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H-Net Teaching and Technology Essays
Series Editor - Steven Mintz

H-Net is commissioning a series of essays on teaching and technology.


RE: An Inquiry Approach to Teaching U.S. History
By Dawn Riggs, San Diego State University

As a colleague who struggles to make the best use of the "abundance" factor provided by the web, it is refreshing and encouraging to be able to share ideas and observations with others of like mind. I am a full time lecturer at San Diego State University (currently on the 2003 job market) and I usually teach US Survey to Reconstruction as a lower division course and also as a specialty for students on a Teacher Ed track. I abandoned textbooks some time ago, frustrated by the very issues McClymer voiced. My teaching philosophy is to allow students to be the historians, and to take their learning experience into their own hands by "doing history."

That said, I have used my own interactive website, made use of many other websites, used film, power points, etc. Students have gone "into the field" to do history including cemetery projects, oral history projects, created teaching modules, etc. Every semester I struggle to find new ways or revamp projects to produce the best results possible. In the end I believe that my methods and philosophy have had an impact on students and how they think about history. My teaching evaluations are strong, students often tell me I've changed the way they thing about the subject and share horror stories of history classes past.

But there is one major drawback: How do I know that it has an impact? Where is my data? How can I legitimately argue that what I'm doing is better than the passive lecture model that I endured (and I do mean endured)? What we must include in this discussion is an active plan to create assessment models. If the work that many of us do is to have large scale impact on how we teach history and the value of this new approach, then we need to produce scholarship that helps our colleagues to assess the impact of their innovations. How often must our profession be bombarded by politically motivated attacks that claim to assess the value of what we teach in our history classes? These attacks are often based on assessments that value a recitation of details and not any depth of understanding or comprehension of our discipline's scholarship. If we are to counter these attacks then we must have the evidence necessary to do so. And we do not.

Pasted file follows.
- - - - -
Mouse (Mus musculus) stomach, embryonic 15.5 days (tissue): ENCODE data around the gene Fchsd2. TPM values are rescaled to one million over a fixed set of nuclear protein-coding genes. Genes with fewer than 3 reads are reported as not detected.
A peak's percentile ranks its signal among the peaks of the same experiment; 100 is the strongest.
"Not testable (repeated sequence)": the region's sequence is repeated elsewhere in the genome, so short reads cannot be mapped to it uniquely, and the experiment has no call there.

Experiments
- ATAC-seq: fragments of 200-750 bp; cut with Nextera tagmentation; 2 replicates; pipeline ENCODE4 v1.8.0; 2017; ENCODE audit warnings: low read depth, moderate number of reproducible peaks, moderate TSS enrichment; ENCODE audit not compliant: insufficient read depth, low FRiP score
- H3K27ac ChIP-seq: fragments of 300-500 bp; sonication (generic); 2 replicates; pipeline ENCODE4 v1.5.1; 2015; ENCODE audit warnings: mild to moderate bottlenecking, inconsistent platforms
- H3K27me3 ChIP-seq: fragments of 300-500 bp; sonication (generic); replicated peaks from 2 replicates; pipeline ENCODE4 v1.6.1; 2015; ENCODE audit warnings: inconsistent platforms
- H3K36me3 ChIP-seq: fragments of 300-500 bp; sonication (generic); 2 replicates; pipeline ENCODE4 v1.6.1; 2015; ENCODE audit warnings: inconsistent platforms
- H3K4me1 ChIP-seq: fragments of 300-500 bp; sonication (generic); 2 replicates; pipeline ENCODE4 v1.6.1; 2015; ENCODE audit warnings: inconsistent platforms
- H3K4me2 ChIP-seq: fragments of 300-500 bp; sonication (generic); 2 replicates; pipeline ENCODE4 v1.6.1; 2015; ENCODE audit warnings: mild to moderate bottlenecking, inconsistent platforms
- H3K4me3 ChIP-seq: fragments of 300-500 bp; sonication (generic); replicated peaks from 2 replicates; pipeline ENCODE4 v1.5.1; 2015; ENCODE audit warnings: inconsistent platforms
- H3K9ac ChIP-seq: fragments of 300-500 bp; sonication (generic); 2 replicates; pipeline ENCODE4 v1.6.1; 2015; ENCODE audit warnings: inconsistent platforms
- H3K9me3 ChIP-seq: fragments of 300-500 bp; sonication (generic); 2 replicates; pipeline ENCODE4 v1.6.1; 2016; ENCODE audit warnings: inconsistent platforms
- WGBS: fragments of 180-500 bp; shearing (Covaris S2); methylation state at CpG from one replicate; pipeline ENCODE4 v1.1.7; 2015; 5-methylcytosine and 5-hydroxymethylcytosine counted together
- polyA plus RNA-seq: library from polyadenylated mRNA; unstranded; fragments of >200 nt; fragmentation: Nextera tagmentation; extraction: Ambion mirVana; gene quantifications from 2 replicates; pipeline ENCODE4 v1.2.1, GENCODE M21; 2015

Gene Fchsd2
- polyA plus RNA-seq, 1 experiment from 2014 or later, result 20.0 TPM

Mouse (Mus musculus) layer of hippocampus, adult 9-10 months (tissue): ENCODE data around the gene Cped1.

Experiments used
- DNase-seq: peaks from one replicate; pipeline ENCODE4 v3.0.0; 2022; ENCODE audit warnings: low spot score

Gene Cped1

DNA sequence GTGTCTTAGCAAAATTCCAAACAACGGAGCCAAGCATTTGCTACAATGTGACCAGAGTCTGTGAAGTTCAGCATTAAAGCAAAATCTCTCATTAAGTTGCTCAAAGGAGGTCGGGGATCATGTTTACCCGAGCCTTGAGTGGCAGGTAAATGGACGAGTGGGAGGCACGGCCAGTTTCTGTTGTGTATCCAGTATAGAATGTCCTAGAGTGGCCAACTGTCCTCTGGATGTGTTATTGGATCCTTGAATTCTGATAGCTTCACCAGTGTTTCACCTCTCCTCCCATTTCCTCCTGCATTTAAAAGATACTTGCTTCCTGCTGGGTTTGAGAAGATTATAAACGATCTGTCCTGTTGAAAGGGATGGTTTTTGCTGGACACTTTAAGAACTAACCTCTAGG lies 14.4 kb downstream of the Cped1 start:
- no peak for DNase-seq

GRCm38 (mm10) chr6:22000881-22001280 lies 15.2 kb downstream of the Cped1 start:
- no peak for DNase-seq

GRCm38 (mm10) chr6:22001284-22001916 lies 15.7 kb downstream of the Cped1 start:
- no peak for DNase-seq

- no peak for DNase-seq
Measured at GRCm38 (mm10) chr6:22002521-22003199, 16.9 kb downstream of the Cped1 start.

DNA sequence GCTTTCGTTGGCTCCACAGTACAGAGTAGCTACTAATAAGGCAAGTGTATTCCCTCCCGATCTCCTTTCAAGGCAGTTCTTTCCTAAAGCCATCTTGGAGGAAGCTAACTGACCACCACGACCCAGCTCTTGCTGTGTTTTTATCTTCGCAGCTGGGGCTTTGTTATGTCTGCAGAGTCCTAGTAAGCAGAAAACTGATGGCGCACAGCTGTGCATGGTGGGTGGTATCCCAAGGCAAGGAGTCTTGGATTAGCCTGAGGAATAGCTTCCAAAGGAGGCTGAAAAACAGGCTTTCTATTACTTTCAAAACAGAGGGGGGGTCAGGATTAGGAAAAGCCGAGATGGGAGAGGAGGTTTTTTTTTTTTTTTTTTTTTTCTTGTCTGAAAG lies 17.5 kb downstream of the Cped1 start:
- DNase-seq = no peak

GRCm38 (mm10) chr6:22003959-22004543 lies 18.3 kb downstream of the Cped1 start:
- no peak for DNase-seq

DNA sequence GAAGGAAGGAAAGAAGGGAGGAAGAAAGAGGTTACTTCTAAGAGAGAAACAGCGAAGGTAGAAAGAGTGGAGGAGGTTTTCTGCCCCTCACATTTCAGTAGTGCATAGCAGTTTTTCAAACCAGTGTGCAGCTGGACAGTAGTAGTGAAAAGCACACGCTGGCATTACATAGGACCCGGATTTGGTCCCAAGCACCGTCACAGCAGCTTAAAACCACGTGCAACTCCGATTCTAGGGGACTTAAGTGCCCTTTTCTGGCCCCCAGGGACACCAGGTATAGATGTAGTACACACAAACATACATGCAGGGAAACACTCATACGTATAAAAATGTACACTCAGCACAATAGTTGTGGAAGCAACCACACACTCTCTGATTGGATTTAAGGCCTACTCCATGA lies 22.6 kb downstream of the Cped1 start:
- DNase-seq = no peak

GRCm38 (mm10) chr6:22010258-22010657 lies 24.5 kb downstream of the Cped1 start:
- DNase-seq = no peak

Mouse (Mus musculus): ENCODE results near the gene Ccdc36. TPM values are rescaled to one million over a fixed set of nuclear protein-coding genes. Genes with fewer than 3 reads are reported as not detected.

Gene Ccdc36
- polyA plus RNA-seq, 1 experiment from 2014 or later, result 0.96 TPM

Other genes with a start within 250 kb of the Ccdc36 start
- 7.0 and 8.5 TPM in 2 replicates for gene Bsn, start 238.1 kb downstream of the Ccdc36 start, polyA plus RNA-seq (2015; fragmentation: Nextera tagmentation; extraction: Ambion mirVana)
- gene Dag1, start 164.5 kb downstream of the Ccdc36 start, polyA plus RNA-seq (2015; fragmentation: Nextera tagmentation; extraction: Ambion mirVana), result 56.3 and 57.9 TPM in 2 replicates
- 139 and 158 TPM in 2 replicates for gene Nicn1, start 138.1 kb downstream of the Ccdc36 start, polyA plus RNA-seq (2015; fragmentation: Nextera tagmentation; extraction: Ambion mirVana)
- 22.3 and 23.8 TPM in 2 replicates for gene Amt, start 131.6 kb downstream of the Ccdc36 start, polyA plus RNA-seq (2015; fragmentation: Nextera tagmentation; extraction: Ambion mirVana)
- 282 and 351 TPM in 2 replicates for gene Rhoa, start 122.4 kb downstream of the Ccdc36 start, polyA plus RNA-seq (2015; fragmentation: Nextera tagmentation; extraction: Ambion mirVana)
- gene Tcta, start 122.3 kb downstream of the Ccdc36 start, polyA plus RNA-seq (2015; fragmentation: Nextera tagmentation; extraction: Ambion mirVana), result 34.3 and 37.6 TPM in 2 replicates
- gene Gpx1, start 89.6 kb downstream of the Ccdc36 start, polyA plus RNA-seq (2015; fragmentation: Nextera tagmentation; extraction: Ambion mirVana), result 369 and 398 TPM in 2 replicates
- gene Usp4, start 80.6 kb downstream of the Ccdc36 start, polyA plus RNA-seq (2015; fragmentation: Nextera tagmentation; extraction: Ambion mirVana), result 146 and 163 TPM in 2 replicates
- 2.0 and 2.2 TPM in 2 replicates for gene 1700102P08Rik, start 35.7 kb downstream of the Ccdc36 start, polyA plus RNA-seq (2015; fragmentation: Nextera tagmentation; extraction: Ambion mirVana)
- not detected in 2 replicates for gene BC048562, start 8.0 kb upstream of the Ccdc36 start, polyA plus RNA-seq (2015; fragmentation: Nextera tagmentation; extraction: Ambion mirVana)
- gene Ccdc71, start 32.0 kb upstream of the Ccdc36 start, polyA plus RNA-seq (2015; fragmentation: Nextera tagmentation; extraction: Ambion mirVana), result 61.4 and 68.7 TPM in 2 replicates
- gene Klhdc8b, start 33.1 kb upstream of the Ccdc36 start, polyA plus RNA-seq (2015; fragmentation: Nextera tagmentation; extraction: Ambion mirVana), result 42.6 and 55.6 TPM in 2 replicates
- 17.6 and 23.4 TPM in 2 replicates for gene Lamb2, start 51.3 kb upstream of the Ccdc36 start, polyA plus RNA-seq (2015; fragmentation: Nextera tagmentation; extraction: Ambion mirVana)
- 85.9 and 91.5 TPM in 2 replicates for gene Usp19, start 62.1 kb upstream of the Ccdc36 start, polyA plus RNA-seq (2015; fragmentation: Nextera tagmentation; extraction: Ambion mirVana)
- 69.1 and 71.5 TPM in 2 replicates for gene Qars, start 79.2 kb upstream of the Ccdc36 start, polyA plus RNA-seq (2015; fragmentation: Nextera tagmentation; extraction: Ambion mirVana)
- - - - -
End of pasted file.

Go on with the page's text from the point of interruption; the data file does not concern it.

So, what is my wish list?

1. I would ask that departments who have faculty who are committed to using these resources be given as much access as possible to the resources. As a lecturer (the problems associated with this should be
obvious) I never know if and when I will have a "smart" classroom.

2. I would wish that I could participate in a workshop, forum, institute, etc. that has as its goal this very task. There is an "abundance" of scholarship on assessment. We (historians) do not have to reinvent the wheel, but we do need to refashion it to serve our discipline appropriately. As a lecturer who teaches five classes of
40+ students per semester I do not have the rank or time to seek out
the funding to support such a proposal. When I do have a tenure track position, I will. Right now I would relish such a collaboration.

3. Finally I would like to see the results of this scholarship applied as widely as possible so that the next wave of political finger-pointing at our profession could be met with with real evidence that supports our disciplines changing philosophy on teaching history. At this point all we can do is editorialize in response. We need to prove to the critics that students of history benefit so much more from our inquiry based approach than the "just the facts" philosophy.

Thanks for the opportunity to participate.

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